Local policing challenges extend beyond homelessness
Daily Press Editor
In the past year, Santa Monica has seen an increase in crime and a rise in its homeless population but according to figures from the Santa Monica Police department, crimes involving homeless individuals have not grown at the same pace as either standalone statistic.
In the first nine months of this year, SMPD responded to 98,421 calls for service and 20 percent (19,807) were related to homelessness. The department made 2,337 arrests and 62 percent (1,448) were reported as homeless.
For the same timeframe in both 2016 and 2015 about 17 percent of the department’s calls were related to homelessness and 59 percent of all arrests were homeless individuals. 2,399 individuals were arrest in the first nine months of 2016 (1,426 of them homeless) and police responded to 98,356 calls (16,512 related to homelessness).
For that time in 2015, 2,384 people were arrested (1,417 of them homeless) and officers responded to 101,292 calls (16,811 related to homelessness).
The three percent increase in homeless related calls/arrests this year comes after the city saw an increase in crime citywide but particularly in the Downtown area.
According to SMPD Part 1 crimes (including murder, arson, burglary, assault, and grand theft auto) increased 5.5 percent in the city, to a total of 4,515 incidents in 2016. Nearly 90 percent of those incidents are property related and the City’s downtown business area reported the most concentrated problem accounting for 40 percent of all Part One crimes in 2016.
Homeless has also increased throughout the region in 2016. Santa Monica reported a 23 percent increase in its homeless population while Los Angeles County reported an increase of 26 percent.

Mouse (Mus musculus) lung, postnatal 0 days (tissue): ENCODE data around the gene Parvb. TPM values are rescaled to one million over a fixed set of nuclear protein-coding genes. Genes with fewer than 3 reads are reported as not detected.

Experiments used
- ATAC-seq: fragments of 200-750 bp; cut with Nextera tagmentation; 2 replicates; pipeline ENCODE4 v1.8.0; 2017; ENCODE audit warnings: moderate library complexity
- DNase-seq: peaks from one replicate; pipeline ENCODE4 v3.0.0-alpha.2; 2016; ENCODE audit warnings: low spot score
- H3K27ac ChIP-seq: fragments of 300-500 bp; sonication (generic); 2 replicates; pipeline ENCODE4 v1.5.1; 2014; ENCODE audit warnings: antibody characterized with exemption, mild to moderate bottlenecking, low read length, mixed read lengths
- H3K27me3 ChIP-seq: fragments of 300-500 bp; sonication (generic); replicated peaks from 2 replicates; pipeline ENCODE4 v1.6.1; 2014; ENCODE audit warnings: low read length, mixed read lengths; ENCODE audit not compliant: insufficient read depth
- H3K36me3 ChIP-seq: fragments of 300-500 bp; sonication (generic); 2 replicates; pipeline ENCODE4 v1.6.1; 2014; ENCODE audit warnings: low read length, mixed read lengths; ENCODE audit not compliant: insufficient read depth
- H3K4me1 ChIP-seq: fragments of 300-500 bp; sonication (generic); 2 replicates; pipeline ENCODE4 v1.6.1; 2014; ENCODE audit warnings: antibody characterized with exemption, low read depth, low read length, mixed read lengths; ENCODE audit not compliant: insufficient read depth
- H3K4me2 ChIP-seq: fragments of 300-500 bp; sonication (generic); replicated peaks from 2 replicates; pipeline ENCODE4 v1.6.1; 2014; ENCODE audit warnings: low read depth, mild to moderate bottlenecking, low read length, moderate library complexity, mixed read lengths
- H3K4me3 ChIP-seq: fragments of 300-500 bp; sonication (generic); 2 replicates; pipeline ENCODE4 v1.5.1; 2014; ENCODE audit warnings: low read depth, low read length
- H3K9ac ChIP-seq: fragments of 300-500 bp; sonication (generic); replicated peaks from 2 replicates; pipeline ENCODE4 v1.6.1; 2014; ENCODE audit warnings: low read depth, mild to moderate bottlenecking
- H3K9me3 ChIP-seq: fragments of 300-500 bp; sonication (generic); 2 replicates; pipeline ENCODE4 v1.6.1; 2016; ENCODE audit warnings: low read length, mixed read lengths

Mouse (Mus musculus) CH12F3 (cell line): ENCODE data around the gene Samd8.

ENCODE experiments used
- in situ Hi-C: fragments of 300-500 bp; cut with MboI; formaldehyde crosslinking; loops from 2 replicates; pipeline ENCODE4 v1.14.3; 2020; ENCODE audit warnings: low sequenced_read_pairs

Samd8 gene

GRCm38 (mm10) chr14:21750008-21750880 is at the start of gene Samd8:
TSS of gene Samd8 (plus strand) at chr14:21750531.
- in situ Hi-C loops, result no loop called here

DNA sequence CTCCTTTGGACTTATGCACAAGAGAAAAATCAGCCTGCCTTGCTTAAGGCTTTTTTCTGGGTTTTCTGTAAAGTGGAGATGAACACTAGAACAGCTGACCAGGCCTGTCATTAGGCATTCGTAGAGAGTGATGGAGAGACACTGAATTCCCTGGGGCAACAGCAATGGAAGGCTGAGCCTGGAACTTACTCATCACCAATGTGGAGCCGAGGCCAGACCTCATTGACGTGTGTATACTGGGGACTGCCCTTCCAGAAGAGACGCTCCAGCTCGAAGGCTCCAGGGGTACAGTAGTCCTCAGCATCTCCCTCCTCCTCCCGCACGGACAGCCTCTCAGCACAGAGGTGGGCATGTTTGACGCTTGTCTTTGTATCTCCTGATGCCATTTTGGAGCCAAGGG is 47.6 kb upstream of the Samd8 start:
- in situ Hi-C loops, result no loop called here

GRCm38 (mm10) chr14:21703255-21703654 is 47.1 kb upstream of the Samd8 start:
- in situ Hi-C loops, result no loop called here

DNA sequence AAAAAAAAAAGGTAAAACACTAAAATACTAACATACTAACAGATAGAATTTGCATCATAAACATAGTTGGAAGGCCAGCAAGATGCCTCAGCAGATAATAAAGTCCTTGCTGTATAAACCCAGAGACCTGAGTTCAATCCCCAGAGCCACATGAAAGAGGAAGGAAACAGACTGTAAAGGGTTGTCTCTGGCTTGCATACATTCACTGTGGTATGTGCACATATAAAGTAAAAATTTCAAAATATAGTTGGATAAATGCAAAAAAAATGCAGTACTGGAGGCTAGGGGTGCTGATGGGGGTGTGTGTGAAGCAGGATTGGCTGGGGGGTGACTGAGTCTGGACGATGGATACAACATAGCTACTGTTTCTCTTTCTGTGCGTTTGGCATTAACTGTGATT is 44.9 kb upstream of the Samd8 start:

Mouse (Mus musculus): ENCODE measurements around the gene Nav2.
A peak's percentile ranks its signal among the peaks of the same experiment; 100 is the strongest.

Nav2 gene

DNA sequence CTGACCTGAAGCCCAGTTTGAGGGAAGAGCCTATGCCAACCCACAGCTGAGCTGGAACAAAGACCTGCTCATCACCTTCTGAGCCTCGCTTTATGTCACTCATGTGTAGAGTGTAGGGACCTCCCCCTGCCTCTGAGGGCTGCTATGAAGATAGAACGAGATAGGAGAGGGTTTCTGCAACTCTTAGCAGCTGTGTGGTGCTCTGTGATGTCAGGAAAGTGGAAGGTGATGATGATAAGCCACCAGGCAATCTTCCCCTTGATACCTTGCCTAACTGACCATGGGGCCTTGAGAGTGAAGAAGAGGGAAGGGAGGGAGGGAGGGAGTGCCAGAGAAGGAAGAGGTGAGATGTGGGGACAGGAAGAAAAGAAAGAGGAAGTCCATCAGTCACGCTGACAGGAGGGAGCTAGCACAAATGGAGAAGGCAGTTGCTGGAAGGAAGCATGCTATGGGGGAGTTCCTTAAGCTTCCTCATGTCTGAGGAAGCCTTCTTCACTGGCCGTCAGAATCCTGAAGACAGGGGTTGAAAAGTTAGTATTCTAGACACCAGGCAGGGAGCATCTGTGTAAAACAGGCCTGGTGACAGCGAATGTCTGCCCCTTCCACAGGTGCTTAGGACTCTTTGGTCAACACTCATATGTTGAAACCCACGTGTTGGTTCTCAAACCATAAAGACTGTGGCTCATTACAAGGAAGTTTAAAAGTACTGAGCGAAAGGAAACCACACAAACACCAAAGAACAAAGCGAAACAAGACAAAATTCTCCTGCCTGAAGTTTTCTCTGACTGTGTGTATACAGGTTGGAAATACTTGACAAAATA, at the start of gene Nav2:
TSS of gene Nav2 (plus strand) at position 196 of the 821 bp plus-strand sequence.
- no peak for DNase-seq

SMPD said it is aware of the changing situation but the status of someone’s living situation isn’t their concern unless they actually commit a crime.
Lt. Saul Rodriguez said homelessness is not a crime and the department has to respect the rights of individuals, homeless or not, to use public space.
“The assumption is just because they are homeless we can do something about it,” he said. “If they are not bothering anybody we really can’t’ just remove them from the streets.
Homelessness isn’t just a problem in Santa Monica,
s a regional, countrywide problem. We’re dealing with a societal issue. Can we solve it as a police department? No.”
However, he said officers will pursue criminal behavior regardless of where someone lives and the department is aware of the growing community concern about quality of life issues and property crimes.
“We know that and are trying to address that,” he said. “It gets discussed on a regular basis on how to address that.”
Those discussions include more education for patrol officers regarding community concerns, changes in patrol patterns and continued effort to utilize police resources in a way that can help people get off the streets without violating their civil rights or running afoul of the court system.